Tuesday, January 09, 2007

Food for "Green" Thought

Investors looking at the biofuel producers (or aspiring producers as the case may be) have their work cut out for them. Biofuel is a broad category encompassing several different technologies - fermentation, anaerobic digestion and transesterification. Then there are a variety of choices relating to raw materials and proprietary process alterations. Each technology carries different requirements for capital investment and operating costs. Some investors might appreciate more background information before trying to crunch numbers.

An early mover/shaker in the biodiesel field, Lyle Estill, penned a little tale called Biodiesel Power on Piedmont Biofuels, a biodiesel coop in North Carolina. Estill is among the pioneers in this field and so his thrusts and parries against government regulation and energy politics can be forgiven. He is entitled to complain, especially since
Piedmont Biofuels has gone further than anyone expected - from a small-scale experiment in recycling vegetable oil to relatively large-scale commercial biodiesel production. While some investors may be uncomfortable with the high level of passion among Piedmont’s principals and followers – the fervor is certainly represented in Estill’s book - we note that passion has been the driving force behind a number of investment sectors we now take for granted. Where would the Model T or the automotive industry have ended up without the single minded ambition of Henry Ford?

The majority of books on methane discuss this gas in the context of global warming, but methane is our friend in the production of methanol through anaerobic digestion. It is not easy reading, but Beyond Oil and Gas: The Methanol Economy by Olah, Geoppert and Prakash provides compelling arguments for methanol over hydrogen as the alternative renewable energy source. Olah is a Nobel Prize winning chemist, lending credibility to the team’s viewpoint that, since petrochemicals permeate nearly every aspect of the industrial world, it will take a new source of carbon to replace fossil fuels. Olah and his pals demonstrate how methanol can be changed chemically into the precursors for just about any contemporary “petro” product you can name. Some investors may think this book sounds like a hymnal the choir already knows by heart, but there is a great deal of information in Beyond Oil and Gas that explains methane chemistry and therefore sheds light on the business of methanol production as well as potential demand drivers.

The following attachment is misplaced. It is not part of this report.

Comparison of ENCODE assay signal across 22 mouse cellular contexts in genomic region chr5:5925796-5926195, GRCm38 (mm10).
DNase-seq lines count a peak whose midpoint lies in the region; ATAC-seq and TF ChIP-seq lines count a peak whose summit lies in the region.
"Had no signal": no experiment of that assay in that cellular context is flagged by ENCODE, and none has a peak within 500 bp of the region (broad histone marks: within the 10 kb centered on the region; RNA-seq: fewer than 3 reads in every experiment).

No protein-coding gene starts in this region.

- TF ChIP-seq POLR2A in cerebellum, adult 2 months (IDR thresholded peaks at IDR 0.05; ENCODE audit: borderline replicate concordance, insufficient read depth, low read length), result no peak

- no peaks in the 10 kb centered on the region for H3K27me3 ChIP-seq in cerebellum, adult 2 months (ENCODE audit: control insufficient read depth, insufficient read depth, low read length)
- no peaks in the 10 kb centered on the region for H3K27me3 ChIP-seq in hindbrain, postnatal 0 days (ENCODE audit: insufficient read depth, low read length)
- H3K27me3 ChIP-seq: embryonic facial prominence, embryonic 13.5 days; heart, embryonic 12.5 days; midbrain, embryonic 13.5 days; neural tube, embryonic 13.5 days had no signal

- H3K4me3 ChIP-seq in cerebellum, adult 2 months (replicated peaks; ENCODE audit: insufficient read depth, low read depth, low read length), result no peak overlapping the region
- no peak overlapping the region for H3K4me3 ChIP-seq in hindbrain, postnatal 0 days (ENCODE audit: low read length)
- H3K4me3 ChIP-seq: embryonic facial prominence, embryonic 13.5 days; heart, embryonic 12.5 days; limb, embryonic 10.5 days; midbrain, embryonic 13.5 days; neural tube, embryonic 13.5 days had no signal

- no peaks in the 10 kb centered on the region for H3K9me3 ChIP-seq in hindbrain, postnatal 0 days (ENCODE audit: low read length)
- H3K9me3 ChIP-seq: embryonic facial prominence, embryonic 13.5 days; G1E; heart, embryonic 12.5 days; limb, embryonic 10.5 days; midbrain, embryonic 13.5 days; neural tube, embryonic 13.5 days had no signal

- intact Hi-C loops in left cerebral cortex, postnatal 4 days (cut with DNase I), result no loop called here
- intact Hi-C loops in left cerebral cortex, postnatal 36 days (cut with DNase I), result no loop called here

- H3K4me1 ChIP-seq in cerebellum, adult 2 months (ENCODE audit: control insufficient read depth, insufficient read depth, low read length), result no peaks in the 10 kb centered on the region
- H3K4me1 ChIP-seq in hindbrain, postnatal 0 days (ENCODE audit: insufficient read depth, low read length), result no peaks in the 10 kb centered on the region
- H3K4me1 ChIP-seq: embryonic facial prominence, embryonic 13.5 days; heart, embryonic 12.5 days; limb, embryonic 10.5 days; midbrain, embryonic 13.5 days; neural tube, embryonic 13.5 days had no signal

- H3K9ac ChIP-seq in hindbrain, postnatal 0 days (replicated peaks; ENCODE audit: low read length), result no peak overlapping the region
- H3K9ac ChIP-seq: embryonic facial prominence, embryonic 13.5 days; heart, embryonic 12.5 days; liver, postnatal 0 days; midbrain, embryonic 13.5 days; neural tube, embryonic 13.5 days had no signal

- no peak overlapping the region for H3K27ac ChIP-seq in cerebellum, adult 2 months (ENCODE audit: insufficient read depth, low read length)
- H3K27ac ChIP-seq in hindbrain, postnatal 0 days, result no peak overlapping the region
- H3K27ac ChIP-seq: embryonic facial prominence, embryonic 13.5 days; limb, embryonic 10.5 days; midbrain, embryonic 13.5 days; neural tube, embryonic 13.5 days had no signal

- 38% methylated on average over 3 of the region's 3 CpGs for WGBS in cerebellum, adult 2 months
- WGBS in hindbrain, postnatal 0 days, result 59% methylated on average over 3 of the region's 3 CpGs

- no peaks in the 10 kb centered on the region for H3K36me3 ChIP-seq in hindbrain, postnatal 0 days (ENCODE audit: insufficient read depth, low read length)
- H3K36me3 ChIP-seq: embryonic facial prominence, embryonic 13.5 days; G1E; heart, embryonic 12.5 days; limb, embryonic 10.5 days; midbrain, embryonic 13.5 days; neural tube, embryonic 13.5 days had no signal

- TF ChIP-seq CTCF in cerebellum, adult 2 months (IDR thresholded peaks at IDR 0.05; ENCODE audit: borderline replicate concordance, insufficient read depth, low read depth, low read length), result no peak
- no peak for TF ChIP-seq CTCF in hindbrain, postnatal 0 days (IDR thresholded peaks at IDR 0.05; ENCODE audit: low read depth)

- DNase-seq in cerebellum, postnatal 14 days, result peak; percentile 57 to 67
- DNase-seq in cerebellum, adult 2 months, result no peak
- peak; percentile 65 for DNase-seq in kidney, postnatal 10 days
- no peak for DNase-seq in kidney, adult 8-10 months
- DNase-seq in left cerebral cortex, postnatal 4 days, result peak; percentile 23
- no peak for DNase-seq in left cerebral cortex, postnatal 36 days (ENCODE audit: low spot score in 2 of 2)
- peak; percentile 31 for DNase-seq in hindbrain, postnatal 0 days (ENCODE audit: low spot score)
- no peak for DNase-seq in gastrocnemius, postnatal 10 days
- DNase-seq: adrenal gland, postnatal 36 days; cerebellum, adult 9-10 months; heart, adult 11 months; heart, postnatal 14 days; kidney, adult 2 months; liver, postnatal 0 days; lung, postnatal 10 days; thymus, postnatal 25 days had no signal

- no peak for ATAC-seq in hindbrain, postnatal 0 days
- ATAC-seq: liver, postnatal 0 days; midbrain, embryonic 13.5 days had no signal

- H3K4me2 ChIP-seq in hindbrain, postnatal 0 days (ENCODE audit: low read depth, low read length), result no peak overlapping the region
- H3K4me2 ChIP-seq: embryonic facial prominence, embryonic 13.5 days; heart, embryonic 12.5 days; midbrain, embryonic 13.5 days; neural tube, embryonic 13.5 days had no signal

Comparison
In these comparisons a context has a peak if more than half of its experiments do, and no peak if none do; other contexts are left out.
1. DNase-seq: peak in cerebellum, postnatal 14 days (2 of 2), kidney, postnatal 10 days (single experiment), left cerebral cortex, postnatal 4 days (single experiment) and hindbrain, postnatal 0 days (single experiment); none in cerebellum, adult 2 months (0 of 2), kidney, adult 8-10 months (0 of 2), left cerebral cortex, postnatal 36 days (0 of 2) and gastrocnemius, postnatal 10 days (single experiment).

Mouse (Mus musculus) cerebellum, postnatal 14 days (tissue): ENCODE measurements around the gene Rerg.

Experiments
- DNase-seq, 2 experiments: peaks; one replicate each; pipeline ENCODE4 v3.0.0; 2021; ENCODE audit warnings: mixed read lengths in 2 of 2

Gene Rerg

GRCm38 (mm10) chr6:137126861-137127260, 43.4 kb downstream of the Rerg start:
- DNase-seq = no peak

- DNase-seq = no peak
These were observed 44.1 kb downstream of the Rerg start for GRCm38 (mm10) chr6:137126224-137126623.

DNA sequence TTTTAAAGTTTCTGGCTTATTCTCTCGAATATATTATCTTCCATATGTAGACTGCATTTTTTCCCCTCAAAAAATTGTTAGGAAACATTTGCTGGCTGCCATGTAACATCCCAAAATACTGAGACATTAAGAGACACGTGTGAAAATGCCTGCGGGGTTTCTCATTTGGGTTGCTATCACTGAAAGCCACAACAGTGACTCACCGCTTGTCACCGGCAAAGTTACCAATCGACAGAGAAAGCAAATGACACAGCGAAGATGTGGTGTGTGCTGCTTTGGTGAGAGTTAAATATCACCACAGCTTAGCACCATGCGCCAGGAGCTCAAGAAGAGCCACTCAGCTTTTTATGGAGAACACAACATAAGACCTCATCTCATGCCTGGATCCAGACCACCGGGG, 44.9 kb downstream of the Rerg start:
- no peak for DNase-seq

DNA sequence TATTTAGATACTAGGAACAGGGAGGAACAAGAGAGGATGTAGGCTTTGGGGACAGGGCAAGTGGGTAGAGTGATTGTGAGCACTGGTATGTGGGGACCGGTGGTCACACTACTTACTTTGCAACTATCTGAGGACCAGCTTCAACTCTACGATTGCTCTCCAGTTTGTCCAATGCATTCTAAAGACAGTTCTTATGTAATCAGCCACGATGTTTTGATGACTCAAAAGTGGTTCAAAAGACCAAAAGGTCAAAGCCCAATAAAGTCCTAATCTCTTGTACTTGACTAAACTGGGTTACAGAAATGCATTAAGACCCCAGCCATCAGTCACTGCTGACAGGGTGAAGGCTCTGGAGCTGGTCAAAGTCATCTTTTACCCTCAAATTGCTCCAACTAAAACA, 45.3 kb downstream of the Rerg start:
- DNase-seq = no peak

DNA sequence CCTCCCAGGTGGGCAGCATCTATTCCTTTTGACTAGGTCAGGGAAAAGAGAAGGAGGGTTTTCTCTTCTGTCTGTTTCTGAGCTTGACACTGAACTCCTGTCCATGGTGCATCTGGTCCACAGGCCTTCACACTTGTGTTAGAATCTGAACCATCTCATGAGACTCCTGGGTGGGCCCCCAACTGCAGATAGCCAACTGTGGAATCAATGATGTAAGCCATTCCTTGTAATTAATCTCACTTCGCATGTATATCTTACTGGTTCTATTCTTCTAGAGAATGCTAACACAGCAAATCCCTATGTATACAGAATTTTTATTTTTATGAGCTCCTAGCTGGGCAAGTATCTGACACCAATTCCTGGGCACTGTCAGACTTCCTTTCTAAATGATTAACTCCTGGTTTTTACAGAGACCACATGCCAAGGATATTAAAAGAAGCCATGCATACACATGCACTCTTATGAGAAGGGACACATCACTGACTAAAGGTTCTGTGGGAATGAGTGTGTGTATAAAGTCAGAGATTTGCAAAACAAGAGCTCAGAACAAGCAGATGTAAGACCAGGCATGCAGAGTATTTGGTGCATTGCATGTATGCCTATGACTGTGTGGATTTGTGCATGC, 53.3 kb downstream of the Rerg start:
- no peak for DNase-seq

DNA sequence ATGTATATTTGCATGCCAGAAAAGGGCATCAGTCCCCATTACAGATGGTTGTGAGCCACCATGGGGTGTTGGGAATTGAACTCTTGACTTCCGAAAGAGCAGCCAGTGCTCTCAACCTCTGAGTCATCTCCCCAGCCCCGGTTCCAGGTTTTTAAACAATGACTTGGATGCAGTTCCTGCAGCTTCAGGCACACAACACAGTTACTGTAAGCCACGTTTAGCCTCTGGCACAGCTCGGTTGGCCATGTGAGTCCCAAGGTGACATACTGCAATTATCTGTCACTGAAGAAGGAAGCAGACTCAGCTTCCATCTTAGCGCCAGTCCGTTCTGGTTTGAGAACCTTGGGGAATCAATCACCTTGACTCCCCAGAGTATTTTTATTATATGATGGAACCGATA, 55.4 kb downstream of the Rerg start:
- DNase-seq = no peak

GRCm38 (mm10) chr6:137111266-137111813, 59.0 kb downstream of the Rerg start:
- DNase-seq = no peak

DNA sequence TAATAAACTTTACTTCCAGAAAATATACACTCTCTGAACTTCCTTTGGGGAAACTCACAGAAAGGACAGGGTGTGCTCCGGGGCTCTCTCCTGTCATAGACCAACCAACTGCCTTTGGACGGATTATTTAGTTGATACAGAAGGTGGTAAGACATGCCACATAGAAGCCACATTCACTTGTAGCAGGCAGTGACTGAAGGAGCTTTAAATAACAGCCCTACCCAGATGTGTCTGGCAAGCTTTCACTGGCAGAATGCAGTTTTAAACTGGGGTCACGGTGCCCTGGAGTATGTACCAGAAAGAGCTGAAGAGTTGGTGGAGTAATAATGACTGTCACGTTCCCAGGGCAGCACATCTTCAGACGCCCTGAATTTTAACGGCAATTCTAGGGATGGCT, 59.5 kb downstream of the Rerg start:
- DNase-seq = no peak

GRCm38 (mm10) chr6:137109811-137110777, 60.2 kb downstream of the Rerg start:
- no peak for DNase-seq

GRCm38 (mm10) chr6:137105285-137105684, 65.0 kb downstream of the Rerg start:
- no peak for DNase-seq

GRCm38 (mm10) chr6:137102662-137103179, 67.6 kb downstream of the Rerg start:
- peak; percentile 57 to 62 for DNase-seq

One last book I would like to suggest - The Omnivore’s Dilemma by Michael Pollan - is only indirectly related to the biofuels area. However, I mention it here because biofuel production abuts the food chain and therefore must be understood in the context of competing uses for the organic materials favored for feed stocks, particularly ethanol. Pollan is looking at the food chain in his book, which is divided into sections on industrialized food (think McDonalds), organic food (think Whole Foods) and gathered foods (think the backyard garden or the tomato plant in the window).

In tracing the food we eat back to its origins, Pollan finds some interesting factoids. For example, thirteen of the thirty-eight ingredients in McNuggets are derived from corn. Indeed, forty-five of the items on McDonald’s menu are made from corn, which has is touted by the ethanol industry as the fossil fuel replacement. Speaking of fossil fuel, according to Pollan the food industry burns 20% of the petroleum consumed in the U.S. That is more than what we burn in our cars. The strawberry is Polan’s best example. A single strawberry provides five calories, but it takes 435 calories of energy to get the strawberry from the field in California to a plate on the East Coast. Now there is an economics lesson to ponder!


Neither the author of the Small Cap Copy web log, Crystal Equity Research nor its affiliates have a beneficial interest in the companies mentioned herein.

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